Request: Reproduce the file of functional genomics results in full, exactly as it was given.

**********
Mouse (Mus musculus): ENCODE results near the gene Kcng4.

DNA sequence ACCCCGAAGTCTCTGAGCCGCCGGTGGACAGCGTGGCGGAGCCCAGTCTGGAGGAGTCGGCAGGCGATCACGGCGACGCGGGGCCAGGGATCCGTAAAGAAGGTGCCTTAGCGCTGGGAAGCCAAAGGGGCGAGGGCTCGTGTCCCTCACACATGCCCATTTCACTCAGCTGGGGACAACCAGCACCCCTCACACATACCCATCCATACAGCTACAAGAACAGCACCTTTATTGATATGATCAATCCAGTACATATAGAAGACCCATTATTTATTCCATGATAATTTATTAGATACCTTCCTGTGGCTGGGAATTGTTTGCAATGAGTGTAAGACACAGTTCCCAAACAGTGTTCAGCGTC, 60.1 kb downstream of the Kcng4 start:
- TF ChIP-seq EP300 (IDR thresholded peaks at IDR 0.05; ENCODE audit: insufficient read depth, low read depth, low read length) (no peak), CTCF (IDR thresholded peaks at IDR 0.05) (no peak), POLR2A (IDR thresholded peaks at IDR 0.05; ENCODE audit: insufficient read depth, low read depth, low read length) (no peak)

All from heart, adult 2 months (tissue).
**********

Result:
Mouse (Mus musculus): ENCODE results near the gene Kcng4.

DNA sequence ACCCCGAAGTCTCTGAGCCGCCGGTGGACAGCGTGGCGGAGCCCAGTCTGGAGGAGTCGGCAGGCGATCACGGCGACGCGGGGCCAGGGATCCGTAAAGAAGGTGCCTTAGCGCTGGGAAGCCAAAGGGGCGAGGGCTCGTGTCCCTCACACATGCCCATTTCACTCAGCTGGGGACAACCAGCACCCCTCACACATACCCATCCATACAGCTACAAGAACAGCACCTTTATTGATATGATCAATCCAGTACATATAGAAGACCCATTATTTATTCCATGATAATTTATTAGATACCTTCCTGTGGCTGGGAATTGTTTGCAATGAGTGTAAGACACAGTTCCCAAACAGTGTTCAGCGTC, 60.1 kb downstream of the Kcng4 start:
- TF ChIP-seq EP300 (IDR thresholded peaks at IDR 0.05; ENCODE audit: insufficient read depth, low read depth, low read length) (no peak), CTCF (IDR thresholded peaks at IDR 0.05) (no peak), POLR2A (IDR thresholded peaks at IDR 0.05; ENCODE audit: insufficient read depth, low read depth, low read length) (no peak)

All from heart, adult 2 months (tissue).